Virtual Reality (VR)/ Augmented Reality (AR) Applications in the Airline Industry. Feasibility and Effects

Seminar Paper, 2020

42 Pages, Grade: 2,0



List of Abbreviations

List of Figures


1 Introduction
1.1 Problem
1.2 Objective
1.3 Methodology

2 Virtual Reality
2.1 Visual Feedback
2.2 Aural Feedback
2.3 Haptic Feedback

3 Augmented Reality

4 Other Realities

5 Drivers for VR/AR Implementation

6 Implementation of VR in the Airline Industry
6.1 On-board Applications
6.1.1 In-flight Entertainment
6.1.2 Acceptability towards VR Usage in Flight
6.1.3 VR for Cabin Crew
6.1.4 VR for Flight Deck Crew
6.2 Off-board Applications
6.2.1 Pre-flight Service
6.2.2 Marketing
6.2.3 Maintenance
6.2.4 Training Maintenance Flight Crew Cabin Crew

7 Conclusion


List of Abbreviations

AR Augmented Reality

AV Augmented Virtuality

BITD Basic Instrument Training Device

FFS Full Flight Simulator

FTSD Flight Simulator training Device

GPS Global Positioning System

HMD Head Mounted Display

HUD Heads Up Display

IATA International Air Transport Association

ICAO International Civil Aviation Organization

MR Mixed Reality

VR Virtual Reality

List of Figures

FIgure 2 and 5 have been removed by grin for copyright reasons.

Abbildung in dieser Leseprobe nicht enthalten


The following seminar paper explores the effectiveness and feasibility of virtual reality applications in the airline industry. Virtual reality offers numerous advantages, especially when compared to traditional media. This can be used by airlines to safe costs and improve the overall safety of processes, which are regarded as the two main drivers for implicating virtual reality. The technology is used broadly around the airline industry but does not lead to the desired success in every aspect, where the research reveals that there should be a clear distinction between replacing and supporting traditional applications. It is of importance to keep track of technological progress advanced by other industries, taking advantage of the high interest generated for the technology to derive practical applications for airlines.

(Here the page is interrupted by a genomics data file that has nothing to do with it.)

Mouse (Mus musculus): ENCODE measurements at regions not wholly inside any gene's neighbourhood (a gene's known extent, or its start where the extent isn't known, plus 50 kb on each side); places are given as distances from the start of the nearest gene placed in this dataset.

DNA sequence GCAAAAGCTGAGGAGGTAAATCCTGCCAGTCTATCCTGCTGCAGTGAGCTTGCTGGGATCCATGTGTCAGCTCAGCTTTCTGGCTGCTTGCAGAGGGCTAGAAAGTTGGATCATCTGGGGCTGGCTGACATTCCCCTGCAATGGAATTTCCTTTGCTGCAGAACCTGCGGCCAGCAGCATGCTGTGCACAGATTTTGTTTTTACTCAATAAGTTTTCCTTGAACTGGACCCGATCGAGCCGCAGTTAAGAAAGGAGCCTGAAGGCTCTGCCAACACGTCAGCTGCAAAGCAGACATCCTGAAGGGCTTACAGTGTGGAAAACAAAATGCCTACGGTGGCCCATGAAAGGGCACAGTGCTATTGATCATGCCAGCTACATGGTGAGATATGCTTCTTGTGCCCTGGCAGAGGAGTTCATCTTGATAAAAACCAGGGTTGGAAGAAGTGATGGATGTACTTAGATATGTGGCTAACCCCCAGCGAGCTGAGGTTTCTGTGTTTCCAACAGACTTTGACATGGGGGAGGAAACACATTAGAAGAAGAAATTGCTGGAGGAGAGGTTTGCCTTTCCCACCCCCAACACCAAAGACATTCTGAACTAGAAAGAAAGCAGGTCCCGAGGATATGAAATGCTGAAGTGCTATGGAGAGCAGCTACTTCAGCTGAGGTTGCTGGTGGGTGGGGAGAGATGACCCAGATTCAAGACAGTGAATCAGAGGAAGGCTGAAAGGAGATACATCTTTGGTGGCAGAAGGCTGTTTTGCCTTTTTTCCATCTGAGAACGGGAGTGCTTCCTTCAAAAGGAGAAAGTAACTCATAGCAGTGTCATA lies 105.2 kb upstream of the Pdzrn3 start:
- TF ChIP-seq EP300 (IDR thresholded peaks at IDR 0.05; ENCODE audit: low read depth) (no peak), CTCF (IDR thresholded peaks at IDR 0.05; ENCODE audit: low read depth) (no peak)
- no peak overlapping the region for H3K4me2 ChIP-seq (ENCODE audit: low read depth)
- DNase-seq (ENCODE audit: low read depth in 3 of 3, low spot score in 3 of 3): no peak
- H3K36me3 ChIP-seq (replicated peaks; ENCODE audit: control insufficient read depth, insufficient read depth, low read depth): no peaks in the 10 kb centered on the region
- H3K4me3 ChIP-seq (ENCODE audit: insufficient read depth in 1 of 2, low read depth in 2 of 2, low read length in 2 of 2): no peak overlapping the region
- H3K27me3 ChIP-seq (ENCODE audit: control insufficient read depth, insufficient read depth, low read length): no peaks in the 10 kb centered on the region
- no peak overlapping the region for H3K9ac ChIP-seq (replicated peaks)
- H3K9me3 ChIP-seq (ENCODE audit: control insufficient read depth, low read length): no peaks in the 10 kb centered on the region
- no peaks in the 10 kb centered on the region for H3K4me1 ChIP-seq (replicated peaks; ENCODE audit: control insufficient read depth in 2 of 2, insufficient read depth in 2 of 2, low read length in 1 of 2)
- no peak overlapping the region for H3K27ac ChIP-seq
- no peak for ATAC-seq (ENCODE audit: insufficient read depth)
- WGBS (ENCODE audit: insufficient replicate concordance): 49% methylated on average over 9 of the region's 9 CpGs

1 Introduction

1.1 Problem

Virtual reality has found its way into mainstream-use with companies like Google, Microsoft and Samsung elevating the previously for technology enthusiasts reserved technology into the everyday life of people. With a multitude of diverse areas of society utilizing virtual reality, this seminar paper focuses on the airline industry and how it has fared thus far trying to utilize the technology. The increasing technological progress spawns new forms and enhancements of virtual reality with an increasing number of possibilities for applications available across the board.